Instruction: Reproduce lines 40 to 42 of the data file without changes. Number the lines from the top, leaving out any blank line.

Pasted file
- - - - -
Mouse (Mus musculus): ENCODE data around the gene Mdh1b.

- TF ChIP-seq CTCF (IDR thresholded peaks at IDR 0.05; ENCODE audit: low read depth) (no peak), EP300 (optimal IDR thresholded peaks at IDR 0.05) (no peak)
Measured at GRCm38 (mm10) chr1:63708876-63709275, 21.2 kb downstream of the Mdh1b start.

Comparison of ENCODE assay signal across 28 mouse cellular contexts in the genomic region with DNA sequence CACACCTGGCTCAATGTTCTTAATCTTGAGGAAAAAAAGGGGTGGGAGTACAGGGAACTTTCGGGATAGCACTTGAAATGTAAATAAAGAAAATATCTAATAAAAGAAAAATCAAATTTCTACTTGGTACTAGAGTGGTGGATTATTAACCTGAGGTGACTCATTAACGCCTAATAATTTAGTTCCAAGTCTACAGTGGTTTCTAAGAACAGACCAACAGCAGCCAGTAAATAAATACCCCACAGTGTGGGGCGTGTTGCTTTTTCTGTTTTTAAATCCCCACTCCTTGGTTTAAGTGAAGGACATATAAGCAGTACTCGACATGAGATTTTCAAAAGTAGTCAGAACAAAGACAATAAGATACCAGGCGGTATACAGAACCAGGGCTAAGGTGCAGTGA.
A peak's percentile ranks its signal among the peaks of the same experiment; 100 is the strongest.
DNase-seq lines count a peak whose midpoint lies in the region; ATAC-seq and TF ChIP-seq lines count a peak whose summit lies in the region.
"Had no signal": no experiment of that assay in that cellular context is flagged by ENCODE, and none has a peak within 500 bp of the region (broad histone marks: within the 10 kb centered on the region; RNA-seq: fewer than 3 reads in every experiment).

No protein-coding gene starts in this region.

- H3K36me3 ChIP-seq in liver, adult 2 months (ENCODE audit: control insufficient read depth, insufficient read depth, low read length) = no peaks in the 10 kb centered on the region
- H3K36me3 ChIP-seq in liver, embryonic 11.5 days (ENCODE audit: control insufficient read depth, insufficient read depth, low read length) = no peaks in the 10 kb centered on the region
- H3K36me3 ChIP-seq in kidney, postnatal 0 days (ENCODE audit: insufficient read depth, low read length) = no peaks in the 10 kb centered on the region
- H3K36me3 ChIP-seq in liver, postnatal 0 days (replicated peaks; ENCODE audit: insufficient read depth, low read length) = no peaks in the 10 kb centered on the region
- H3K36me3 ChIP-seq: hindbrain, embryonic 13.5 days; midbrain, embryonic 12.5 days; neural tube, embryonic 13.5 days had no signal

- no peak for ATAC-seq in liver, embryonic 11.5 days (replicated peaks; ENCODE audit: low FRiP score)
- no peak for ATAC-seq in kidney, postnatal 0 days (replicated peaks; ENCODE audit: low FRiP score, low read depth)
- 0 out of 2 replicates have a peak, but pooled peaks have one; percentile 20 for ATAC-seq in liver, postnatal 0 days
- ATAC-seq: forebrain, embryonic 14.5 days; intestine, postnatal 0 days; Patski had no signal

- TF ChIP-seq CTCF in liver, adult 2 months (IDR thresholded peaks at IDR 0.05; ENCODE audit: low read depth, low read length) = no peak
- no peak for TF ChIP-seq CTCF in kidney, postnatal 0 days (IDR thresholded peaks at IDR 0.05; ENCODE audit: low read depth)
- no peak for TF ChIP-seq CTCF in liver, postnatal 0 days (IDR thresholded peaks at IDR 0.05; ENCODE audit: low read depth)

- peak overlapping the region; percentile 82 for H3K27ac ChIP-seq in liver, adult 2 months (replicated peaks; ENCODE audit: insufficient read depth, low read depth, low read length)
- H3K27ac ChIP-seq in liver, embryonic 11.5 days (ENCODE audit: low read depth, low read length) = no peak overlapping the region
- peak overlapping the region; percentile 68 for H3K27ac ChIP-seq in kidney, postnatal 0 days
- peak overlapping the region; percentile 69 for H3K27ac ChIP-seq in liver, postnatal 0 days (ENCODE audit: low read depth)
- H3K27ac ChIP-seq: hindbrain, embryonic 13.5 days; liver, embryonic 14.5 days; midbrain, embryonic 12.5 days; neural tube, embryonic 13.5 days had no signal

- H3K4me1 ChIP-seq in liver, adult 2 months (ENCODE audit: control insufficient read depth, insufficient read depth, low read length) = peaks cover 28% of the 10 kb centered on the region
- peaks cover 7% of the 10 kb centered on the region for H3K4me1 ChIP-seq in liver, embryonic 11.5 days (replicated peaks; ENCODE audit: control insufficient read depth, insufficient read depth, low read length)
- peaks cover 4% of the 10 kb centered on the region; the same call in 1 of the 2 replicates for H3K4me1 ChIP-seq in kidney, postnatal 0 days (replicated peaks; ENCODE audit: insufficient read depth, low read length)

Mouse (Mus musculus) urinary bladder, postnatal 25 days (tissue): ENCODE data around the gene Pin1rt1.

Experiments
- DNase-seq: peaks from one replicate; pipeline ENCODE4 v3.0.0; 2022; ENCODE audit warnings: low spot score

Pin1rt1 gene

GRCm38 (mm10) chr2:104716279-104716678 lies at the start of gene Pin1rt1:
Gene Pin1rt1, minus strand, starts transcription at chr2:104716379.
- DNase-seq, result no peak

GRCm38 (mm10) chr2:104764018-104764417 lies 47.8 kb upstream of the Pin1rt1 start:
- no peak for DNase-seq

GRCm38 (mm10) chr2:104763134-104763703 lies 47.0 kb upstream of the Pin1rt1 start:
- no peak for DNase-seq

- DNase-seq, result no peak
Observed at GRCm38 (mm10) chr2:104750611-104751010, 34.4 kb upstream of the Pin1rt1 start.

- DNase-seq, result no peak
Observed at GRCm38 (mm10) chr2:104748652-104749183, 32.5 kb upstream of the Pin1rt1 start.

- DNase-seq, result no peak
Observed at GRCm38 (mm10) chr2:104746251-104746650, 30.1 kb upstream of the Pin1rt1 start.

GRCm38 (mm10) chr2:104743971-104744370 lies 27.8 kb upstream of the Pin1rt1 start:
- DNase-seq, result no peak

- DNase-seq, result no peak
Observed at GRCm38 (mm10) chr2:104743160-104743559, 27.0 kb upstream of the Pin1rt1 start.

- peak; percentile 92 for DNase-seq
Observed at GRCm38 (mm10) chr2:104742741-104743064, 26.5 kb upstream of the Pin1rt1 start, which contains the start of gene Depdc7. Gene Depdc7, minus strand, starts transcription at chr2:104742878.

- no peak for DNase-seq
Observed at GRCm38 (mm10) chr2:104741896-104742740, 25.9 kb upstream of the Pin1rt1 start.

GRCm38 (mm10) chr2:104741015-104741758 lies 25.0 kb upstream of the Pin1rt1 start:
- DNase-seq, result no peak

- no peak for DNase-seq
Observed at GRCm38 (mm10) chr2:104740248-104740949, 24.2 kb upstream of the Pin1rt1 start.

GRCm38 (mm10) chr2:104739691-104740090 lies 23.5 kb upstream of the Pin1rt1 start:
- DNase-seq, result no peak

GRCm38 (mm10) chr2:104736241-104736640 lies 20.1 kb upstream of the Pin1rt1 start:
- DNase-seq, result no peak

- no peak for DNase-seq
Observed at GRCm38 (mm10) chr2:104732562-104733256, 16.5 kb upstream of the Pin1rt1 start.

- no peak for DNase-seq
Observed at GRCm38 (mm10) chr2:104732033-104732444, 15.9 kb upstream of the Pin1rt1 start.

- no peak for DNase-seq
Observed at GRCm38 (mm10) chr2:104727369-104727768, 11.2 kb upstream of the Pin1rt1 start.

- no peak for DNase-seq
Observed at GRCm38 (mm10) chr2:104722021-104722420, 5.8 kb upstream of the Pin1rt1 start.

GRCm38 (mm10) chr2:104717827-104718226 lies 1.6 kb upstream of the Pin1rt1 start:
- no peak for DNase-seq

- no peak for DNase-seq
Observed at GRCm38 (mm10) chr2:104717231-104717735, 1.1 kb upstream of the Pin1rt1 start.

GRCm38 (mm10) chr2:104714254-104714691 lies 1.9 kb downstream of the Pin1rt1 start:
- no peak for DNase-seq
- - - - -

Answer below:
- DNase-seq, result no peak
Observed at GRCm38 (mm10) chr2:104750611-104751010, 34.4 kb upstream of the Pin1rt1 start.

- DNase-seq, result no peak